The first time I killed a chicken, it got up with the head still attached and ran into the street. I ran in the opposite direction.
My sister ran after the dying chicken and my mum went after me.
They caught me first. I shook all over as though I had seen death. Indeed I had. It was 1864, I was 13, I think.
The knife was very sharp.
The chicken’s feet were under my left leg and its wings under my right foot.
I pulled its head back exposing its pale fleshy neck. The chicken swallowed hard, I felt its throat throb against my sweaty grip.
Its eyes seemed to turn dolefully towards mine. I turned away.
Don’t beg me, I thought.
It swallowed again. This time, even harder. The sensation crawled through the nerve endings in my palm and slithered up my shoulders, crossing into the narrow tracks of my spine. The fine hairs behind my neck pricked and I shivered.
I glanced at the chicken, the knife hovered over its neck, its eyes stared in that watery way pleading eyes do.
I tried to look away.
But those eyes wouldn’t let me. They pulled mine into their mellow melancholy.
Then the chicken moved under my feet, ever so lightly. I stepped harder with both my legs and tore my eyes from its now accusatory stare.
I brought the knife down hard.
Few things on Gods earth taste better than well garnished fried chicken.
If you wanted to multiply the pleasure into firmaments of heavenly proportions, then you should make it go with potato chips, Cole slaw, with a spread of ketchup and white or red sweet wine.
Pat was going to travel home the next day to see her family.
I wanted Pat to carry the unforgettable taste of our friendship with her.
There were no candles, no polite waiters hovering at our elbows to take every request, nor was there piano rendering of sonatas.
It was just us two.
We sat on the floor together in my room, devouring the chicken and chips, chasing it down with a half bottle of red sweet wine I took from Tola’s place yesterday.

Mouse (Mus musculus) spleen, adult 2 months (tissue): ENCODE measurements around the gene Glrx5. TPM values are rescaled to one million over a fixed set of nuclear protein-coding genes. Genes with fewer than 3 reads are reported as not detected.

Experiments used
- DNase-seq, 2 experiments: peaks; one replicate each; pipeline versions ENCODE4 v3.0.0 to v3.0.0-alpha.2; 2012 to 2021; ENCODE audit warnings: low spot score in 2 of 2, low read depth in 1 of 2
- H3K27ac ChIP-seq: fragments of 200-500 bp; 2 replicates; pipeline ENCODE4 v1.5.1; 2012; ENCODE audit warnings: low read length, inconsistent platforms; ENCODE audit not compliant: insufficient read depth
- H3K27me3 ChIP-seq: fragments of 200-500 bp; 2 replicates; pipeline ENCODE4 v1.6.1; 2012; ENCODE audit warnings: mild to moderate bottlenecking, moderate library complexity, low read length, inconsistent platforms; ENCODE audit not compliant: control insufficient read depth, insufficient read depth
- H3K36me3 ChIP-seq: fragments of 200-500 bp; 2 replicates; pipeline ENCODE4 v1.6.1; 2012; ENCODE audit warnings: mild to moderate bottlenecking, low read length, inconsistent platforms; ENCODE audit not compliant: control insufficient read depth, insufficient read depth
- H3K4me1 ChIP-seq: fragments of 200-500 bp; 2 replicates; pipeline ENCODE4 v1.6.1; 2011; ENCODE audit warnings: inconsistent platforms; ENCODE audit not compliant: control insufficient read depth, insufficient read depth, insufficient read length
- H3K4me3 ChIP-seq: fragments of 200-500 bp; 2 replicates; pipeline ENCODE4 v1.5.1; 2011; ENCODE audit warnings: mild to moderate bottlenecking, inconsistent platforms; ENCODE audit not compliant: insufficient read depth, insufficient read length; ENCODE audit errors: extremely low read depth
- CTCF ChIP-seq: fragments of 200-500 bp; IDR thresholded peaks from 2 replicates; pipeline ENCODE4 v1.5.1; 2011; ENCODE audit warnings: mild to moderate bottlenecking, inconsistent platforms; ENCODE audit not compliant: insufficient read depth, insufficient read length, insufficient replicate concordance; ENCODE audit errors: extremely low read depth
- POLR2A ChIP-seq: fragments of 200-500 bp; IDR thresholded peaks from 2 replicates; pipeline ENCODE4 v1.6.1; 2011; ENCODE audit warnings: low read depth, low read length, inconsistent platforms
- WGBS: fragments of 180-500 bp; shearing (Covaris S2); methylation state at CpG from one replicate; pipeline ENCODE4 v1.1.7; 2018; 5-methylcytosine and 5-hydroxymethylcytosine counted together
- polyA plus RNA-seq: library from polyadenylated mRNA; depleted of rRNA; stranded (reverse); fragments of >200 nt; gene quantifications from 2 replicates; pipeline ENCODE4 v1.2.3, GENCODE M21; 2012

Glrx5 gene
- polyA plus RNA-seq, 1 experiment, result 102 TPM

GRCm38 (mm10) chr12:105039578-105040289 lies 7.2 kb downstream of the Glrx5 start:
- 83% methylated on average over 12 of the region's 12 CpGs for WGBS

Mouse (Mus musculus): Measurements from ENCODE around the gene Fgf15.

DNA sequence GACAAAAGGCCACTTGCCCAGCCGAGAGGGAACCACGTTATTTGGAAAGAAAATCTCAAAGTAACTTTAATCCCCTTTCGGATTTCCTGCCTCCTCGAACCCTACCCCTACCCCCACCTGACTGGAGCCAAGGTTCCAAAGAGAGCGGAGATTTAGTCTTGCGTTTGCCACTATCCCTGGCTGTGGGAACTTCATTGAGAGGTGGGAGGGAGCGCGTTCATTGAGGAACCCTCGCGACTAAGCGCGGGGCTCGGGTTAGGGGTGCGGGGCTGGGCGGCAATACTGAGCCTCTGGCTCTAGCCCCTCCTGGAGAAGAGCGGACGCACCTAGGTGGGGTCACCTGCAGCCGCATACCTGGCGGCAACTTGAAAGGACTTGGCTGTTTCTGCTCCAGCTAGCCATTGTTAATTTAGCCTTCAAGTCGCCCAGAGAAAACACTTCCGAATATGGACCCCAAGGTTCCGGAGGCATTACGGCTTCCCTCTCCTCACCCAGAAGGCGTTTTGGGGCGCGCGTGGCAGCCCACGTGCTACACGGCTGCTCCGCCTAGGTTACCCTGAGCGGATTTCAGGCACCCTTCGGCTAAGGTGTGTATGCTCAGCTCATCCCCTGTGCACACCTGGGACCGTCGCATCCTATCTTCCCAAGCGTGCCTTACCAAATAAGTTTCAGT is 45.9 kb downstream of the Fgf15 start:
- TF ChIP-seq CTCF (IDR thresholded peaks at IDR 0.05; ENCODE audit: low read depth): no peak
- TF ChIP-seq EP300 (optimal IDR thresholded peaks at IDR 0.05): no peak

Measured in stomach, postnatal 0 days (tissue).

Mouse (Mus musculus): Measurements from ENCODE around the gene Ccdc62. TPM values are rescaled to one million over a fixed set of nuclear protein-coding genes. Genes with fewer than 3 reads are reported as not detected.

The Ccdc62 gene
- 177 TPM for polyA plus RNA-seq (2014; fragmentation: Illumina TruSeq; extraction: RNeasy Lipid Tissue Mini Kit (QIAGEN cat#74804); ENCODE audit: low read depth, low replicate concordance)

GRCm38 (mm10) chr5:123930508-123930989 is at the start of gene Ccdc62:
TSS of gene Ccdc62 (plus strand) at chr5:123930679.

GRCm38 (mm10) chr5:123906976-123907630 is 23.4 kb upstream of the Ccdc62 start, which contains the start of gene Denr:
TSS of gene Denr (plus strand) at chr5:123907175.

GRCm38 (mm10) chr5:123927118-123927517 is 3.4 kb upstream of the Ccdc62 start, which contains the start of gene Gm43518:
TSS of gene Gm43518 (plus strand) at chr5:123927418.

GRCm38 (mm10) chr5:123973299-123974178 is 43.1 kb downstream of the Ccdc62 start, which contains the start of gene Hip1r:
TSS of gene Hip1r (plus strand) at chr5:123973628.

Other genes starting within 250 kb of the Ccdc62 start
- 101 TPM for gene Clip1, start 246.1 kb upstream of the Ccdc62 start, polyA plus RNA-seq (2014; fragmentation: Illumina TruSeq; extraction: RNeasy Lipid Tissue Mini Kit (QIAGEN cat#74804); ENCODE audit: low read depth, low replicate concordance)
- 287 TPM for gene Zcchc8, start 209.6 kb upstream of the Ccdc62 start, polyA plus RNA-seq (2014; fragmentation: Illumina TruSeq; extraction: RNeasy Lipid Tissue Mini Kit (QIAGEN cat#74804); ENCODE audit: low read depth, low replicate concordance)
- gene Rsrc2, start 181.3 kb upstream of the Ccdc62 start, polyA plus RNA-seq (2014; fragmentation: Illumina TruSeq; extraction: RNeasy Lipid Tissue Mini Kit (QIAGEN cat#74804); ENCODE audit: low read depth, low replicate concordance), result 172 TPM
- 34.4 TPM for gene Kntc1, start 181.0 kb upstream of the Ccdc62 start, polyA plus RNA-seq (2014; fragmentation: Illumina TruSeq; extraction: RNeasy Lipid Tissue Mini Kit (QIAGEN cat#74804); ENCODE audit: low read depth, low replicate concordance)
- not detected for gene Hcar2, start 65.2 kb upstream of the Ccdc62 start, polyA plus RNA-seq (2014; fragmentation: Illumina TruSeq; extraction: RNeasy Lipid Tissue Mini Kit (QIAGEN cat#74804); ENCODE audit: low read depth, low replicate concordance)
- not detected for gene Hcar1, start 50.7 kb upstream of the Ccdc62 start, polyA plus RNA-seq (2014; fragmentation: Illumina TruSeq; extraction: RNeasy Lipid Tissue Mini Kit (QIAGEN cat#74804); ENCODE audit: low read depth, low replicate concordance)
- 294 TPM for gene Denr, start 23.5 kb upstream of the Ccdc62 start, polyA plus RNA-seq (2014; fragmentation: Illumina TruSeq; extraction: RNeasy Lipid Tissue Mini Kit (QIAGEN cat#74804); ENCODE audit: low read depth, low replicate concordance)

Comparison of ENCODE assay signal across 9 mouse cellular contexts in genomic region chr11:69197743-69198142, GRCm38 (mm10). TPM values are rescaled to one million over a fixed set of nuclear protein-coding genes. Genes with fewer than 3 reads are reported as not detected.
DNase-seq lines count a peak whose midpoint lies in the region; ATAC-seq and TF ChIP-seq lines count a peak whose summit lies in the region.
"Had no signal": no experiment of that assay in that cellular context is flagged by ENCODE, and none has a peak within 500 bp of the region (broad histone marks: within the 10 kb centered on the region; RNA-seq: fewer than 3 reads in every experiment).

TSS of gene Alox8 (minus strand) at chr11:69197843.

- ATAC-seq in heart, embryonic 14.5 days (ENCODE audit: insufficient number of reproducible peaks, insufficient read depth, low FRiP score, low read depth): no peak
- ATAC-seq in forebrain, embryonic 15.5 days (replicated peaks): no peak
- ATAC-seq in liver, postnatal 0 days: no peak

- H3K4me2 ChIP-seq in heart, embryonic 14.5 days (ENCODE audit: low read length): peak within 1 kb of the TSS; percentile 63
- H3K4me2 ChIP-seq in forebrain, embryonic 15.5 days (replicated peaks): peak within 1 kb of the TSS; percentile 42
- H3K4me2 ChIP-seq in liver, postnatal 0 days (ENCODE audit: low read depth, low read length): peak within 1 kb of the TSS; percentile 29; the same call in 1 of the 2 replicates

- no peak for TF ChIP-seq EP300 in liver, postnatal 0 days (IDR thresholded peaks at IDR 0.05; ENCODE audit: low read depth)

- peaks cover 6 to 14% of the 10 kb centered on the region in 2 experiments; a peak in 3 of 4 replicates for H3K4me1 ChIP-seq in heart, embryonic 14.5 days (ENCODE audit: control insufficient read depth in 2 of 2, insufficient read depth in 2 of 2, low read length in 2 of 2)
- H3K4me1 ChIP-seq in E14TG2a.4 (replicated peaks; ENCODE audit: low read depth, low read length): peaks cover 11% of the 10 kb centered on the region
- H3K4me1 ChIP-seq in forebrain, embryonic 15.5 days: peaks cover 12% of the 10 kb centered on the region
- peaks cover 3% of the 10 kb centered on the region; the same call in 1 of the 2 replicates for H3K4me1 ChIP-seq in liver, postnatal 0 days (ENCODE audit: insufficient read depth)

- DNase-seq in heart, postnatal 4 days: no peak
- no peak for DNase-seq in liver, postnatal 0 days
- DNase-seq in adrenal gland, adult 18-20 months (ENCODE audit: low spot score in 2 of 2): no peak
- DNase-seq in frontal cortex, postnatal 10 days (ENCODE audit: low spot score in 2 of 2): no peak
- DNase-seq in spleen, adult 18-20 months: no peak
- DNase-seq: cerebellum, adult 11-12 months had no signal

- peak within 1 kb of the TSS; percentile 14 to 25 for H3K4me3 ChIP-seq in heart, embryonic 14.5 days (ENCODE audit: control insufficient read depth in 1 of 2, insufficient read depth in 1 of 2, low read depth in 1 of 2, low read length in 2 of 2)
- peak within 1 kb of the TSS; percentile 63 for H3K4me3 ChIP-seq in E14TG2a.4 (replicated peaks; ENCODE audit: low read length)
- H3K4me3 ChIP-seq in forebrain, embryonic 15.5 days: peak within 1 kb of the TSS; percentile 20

Pat looked like an exotic Eritrean belle in her dreads, sparse make-up, dark eyes and a smile that said, “God, I have a great guy!”
Tubaba was on the FM inviting everyone to come and join him in his own crase.
I switched the station.
“You don’t like the song?” asked Pat.
“It’s inappropriate,” I said.
“Yeah, considering.” I agreed.
Styleplus came on, singing ‘Aso ibora.’
They’ve finally joined us in the 21 century, I mused. The song was nice, they were welcome very much.
Pat observed to me about my appetite, how it was unusual that I could eat so well on a night ‘such as such.’
“Such as such?”
“Yeah, I am leaving tomorrow. Aren’t you going to miss me?” she said.
I said won’t, not even a bit. “I have chicken and chips to keep me company…” I said.
Of course Pat knows I will miss her terribly.
The cycle would follow this pattern beginning tomorrow: I will mope around, write, compose poetry for Pat, chat with her, mope some more, sleep, eat chicken, go to work and start all over again.
Meanwhile, we will enjoy the time we have, every second of it. And every third.
We went out for a walk afterwards.
I cleared out the leftovers and proceeded to go to bed.
I couldn’t fall asleep.
I tossed and turned wondering if I had begun to miss my friend already.
No, I didn’t think so.
Yet I didn’t want a night of sheep counting, I thought. Or chicken counting, haha.
That chicken though. Looking at me as though it wanted me to know it had an opinion of me.
How can a chicken have an opinion? What was its opinion, of me, of us, humans?
I sailed on this reverie for a while, then I fell down like a waterfall into a boiling, foamy bottomless dream.